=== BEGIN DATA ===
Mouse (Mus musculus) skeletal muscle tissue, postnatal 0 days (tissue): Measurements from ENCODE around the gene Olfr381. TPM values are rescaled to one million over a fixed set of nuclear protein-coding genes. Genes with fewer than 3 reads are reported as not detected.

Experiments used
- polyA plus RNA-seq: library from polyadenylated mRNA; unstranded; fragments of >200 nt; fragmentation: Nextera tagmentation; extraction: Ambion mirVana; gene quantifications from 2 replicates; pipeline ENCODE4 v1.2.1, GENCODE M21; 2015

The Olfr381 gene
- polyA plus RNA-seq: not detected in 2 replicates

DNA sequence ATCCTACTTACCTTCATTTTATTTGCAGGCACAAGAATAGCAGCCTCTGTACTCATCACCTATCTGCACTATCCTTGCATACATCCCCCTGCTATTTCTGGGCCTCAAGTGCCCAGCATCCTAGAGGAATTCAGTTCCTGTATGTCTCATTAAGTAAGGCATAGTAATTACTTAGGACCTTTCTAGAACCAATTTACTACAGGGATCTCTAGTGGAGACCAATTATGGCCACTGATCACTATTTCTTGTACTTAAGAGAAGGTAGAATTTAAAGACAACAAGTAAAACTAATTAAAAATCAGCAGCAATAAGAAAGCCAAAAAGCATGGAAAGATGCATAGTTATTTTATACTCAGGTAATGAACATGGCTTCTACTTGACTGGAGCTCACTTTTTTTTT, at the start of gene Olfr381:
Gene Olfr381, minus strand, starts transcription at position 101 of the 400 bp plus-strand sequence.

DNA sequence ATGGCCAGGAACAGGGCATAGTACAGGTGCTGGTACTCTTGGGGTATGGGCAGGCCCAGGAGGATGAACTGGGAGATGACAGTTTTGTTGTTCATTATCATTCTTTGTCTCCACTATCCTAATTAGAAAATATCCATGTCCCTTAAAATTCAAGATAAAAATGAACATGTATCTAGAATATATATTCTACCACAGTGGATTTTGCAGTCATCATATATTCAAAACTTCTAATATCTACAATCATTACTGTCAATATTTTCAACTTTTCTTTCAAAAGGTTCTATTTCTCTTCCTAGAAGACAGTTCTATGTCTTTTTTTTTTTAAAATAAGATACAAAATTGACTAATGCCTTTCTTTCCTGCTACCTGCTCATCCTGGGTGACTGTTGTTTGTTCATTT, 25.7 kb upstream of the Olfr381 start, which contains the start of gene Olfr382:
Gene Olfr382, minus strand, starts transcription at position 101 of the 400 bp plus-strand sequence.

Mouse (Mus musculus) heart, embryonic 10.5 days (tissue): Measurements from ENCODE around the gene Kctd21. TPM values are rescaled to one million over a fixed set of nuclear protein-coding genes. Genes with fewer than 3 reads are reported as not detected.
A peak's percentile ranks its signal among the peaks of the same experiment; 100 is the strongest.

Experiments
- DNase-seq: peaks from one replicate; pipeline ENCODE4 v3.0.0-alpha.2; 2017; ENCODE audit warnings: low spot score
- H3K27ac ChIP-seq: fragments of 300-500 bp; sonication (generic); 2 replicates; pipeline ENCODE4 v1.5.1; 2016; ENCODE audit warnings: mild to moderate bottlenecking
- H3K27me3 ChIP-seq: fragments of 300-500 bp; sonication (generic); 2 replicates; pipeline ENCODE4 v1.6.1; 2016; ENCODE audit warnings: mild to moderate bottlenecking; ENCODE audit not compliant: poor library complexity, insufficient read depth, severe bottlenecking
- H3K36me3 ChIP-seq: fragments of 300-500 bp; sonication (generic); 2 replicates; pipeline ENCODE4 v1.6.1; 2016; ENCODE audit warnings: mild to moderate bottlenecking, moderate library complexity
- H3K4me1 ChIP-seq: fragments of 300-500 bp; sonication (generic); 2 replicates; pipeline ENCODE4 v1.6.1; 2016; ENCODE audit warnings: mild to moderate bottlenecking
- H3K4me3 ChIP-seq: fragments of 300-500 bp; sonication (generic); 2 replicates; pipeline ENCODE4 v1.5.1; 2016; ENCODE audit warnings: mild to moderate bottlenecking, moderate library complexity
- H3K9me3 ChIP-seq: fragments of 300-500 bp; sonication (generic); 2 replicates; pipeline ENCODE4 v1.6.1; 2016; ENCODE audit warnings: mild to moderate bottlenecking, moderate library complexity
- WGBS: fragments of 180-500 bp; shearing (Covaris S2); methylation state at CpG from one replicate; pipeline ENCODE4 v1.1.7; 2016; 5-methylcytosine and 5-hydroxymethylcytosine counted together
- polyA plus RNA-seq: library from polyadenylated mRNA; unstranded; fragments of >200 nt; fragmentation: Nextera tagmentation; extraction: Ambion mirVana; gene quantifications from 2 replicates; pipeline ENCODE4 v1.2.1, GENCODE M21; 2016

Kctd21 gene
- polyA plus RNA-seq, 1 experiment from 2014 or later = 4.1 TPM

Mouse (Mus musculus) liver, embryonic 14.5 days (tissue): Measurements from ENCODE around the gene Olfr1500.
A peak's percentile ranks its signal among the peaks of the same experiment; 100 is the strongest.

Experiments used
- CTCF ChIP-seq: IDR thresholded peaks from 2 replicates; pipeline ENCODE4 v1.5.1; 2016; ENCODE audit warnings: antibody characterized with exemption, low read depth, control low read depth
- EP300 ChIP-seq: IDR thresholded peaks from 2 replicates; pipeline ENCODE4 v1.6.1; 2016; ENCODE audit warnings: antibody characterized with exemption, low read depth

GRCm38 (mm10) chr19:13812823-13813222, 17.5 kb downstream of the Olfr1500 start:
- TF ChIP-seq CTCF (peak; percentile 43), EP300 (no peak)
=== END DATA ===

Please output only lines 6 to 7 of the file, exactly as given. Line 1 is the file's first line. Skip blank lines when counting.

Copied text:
DNA sequence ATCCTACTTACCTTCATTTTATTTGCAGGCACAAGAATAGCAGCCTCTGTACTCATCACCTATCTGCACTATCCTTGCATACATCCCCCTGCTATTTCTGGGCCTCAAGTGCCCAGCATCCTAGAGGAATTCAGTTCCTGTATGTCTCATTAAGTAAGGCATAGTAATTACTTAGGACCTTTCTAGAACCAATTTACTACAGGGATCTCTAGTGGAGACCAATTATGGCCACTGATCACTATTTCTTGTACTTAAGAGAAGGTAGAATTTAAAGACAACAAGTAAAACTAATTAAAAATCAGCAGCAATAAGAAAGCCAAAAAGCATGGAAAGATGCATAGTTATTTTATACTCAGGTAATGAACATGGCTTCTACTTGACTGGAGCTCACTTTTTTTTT, at the start of gene Olfr381:
Gene Olfr381, minus strand, starts transcription at position 101 of the 400 bp plus-strand sequence.